I only discovered humanism in my 50s. Nobody ever told me about humanism at school – a situation I am trying to remedy through school volunteering for Humanists UK. As to whether irreligion should be “organised”, the established religions have amply demonstrated that such organisations are more concerned with their own survival than the welfare of their participants. It seems unlikely to me that young people will turn back to such outdated institutions when they have failed to provide global leadership on the pressing issues of inequality, human rights and climate destruction.
Hopefully, the next generation will learn to think for themselves and become capable of recognising that it is the responsibility of humans alone to make the world a better place.
Saffron Walden, Essex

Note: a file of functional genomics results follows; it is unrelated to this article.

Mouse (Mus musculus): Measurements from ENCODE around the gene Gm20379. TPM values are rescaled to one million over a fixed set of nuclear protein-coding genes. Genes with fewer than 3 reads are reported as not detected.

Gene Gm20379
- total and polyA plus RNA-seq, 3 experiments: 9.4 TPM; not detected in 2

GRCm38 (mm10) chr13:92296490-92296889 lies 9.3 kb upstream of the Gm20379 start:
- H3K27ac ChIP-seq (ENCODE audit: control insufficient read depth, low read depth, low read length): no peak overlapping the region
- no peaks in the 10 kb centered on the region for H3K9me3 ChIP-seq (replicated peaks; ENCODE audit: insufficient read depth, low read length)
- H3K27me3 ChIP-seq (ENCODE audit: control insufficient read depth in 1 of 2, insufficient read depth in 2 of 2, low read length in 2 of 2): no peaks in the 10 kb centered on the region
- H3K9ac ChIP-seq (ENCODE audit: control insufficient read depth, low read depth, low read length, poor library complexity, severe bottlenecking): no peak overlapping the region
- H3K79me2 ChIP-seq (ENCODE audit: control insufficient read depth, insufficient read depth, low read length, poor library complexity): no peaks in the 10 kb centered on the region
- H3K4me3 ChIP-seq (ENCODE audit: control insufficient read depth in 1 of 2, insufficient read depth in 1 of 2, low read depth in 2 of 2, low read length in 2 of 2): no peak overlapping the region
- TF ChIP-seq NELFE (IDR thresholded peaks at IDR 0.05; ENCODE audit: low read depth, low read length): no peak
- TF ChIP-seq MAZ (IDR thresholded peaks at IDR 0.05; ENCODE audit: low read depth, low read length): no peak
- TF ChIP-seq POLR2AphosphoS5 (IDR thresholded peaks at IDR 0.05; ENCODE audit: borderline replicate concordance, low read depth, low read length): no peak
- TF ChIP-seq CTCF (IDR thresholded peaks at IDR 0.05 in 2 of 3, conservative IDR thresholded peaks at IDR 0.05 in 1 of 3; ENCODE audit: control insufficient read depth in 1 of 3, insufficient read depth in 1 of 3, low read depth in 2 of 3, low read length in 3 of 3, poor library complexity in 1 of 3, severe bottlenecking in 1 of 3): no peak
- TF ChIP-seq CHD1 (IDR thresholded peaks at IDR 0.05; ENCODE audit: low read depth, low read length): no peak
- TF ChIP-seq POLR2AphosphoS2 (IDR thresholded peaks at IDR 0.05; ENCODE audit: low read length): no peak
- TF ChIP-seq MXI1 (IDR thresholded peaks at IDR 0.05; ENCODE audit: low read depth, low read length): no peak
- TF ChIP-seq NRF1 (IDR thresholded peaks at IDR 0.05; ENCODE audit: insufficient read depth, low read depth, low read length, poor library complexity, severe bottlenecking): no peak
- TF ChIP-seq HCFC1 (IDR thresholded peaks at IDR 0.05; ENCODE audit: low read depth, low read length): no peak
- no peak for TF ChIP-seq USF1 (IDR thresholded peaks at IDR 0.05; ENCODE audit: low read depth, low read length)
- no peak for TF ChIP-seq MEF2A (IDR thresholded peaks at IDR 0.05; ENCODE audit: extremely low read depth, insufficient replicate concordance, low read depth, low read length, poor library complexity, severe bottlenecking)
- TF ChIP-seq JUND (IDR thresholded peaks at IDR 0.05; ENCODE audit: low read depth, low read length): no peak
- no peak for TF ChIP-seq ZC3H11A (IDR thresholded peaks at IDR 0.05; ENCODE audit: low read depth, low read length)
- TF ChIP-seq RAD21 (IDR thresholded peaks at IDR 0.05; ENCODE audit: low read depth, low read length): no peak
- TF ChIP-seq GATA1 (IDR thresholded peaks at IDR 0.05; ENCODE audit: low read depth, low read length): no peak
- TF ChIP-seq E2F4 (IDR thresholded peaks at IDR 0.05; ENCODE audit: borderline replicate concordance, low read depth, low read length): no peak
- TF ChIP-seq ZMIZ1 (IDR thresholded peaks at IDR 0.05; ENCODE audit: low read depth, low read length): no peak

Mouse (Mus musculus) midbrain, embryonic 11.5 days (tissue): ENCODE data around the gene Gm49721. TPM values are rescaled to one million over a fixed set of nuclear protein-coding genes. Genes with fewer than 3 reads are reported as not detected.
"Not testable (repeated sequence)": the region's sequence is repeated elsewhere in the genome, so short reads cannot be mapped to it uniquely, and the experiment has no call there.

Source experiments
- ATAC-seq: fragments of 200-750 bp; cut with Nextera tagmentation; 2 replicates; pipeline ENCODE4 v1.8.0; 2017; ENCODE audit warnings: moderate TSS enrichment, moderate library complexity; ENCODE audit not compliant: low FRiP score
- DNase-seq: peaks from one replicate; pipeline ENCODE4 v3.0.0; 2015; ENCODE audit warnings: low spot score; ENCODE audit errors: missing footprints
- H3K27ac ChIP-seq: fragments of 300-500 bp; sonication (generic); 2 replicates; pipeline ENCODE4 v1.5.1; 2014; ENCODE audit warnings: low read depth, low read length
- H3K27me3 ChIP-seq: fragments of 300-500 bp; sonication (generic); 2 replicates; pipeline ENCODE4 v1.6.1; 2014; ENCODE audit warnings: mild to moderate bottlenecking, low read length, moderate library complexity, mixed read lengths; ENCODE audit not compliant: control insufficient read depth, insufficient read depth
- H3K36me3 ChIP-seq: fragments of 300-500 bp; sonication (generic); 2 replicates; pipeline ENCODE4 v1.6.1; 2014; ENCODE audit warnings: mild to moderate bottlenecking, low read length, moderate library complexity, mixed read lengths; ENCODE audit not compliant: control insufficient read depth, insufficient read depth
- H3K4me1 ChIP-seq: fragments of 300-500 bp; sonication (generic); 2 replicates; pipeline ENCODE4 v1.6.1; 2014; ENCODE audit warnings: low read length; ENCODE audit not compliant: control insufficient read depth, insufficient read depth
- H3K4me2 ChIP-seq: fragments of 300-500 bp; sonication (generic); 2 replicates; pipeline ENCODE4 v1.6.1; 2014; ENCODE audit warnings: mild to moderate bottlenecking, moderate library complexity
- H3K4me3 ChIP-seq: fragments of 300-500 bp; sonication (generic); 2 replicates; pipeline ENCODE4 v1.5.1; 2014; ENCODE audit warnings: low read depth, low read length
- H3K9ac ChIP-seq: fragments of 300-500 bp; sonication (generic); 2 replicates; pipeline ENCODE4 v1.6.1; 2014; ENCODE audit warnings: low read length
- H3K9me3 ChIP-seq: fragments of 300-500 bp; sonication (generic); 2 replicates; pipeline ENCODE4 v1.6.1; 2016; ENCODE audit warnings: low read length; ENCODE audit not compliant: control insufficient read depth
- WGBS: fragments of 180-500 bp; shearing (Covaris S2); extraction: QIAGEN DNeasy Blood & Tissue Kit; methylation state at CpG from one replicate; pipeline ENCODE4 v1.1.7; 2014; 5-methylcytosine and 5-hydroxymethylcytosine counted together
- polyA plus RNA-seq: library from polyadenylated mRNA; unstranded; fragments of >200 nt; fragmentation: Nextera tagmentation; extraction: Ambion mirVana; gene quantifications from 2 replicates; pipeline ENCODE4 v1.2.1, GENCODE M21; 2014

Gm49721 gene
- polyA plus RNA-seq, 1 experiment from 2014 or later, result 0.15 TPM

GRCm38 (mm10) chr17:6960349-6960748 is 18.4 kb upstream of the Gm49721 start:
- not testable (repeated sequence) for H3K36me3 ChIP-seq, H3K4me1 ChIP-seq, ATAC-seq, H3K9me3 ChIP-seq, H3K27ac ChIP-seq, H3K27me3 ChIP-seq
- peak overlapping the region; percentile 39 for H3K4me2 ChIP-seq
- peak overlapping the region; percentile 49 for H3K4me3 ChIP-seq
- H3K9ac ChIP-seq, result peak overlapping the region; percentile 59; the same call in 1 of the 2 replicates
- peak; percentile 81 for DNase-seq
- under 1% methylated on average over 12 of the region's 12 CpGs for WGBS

• By far the biggest factor in the long-term decline of organised religion in western Europe has been the rise of moral autonomy. Attitudes to same-sex marriage, homosexuality, women’s rights, abortion and assisted suicide have shifted in a generation. There has been a groundswell of public opinion in favour of more liberal approaches towards the rights and freedoms of the individual. The result is religion-free morals. Three things only remain to be dealt with. The Church of England remains the established religion, automatic places are granted to 26 Anglican bishops in the House of Lords, and the state funds religious groups to run discriminatory schools that inculcate children with their beliefs.